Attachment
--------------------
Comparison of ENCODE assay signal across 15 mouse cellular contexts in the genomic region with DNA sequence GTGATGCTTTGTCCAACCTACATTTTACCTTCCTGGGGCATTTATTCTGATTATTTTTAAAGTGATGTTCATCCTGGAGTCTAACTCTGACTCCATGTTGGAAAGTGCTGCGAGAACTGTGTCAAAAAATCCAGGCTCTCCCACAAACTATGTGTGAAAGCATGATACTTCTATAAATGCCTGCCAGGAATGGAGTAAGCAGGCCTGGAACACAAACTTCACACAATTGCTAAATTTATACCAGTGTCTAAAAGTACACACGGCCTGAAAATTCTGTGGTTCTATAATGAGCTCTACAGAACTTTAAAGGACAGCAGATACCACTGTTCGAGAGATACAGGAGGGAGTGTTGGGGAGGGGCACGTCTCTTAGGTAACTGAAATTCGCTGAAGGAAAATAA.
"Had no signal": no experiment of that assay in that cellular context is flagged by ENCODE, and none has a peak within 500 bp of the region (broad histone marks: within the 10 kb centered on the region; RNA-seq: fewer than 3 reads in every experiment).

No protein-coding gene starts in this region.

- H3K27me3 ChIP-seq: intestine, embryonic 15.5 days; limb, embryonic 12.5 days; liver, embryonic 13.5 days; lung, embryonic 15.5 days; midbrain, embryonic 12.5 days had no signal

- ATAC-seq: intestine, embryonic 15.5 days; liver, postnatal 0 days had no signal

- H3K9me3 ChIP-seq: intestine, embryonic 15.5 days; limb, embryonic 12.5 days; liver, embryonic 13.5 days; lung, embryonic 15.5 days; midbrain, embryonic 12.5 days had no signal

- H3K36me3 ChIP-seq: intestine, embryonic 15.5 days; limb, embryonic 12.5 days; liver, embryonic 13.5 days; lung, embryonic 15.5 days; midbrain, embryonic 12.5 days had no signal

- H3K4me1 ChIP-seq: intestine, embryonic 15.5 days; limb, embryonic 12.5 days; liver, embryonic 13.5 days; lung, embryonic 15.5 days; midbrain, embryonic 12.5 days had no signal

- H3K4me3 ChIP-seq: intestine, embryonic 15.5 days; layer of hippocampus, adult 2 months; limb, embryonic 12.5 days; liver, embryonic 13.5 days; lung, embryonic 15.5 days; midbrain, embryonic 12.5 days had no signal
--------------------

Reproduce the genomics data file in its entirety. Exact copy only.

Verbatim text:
Comparison of ENCODE assay signal across 15 mouse cellular contexts in the genomic region with DNA sequence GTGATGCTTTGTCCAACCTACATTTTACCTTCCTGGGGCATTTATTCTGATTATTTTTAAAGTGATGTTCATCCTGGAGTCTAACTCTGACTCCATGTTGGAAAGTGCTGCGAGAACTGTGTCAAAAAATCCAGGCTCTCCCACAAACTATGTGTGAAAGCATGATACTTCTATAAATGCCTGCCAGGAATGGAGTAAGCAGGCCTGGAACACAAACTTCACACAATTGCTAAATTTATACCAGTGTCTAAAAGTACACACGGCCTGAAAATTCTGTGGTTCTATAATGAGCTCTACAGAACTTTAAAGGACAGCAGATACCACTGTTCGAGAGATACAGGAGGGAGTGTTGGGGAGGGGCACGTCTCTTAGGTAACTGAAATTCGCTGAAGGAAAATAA.
"Had no signal": no experiment of that assay in that cellular context is flagged by ENCODE, and none has a peak within 500 bp of the region (broad histone marks: within the 10 kb centered on the region; RNA-seq: fewer than 3 reads in every experiment).

No protein-coding gene starts in this region.

- H3K27me3 ChIP-seq: intestine, embryonic 15.5 days; limb, embryonic 12.5 days; liver, embryonic 13.5 days; lung, embryonic 15.5 days; midbrain, embryonic 12.5 days had no signal

- ATAC-seq: intestine, embryonic 15.5 days; liver, postnatal 0 days had no signal

- H3K9me3 ChIP-seq: intestine, embryonic 15.5 days; limb, embryonic 12.5 days; liver, embryonic 13.5 days; lung, embryonic 15.5 days; midbrain, embryonic 12.5 days had no signal

- H3K36me3 ChIP-seq: intestine, embryonic 15.5 days; limb, embryonic 12.5 days; liver, embryonic 13.5 days; lung, embryonic 15.5 days; midbrain, embryonic 12.5 days had no signal

- H3K4me1 ChIP-seq: intestine, embryonic 15.5 days; limb, embryonic 12.5 days; liver, embryonic 13.5 days; lung, embryonic 15.5 days; midbrain, embryonic 12.5 days had no signal

- H3K4me3 ChIP-seq: intestine, embryonic 15.5 days; layer of hippocampus, adult 2 months; limb, embryonic 12.5 days; liver, embryonic 13.5 days; lung, embryonic 15.5 days; midbrain, embryonic 12.5 days had no signal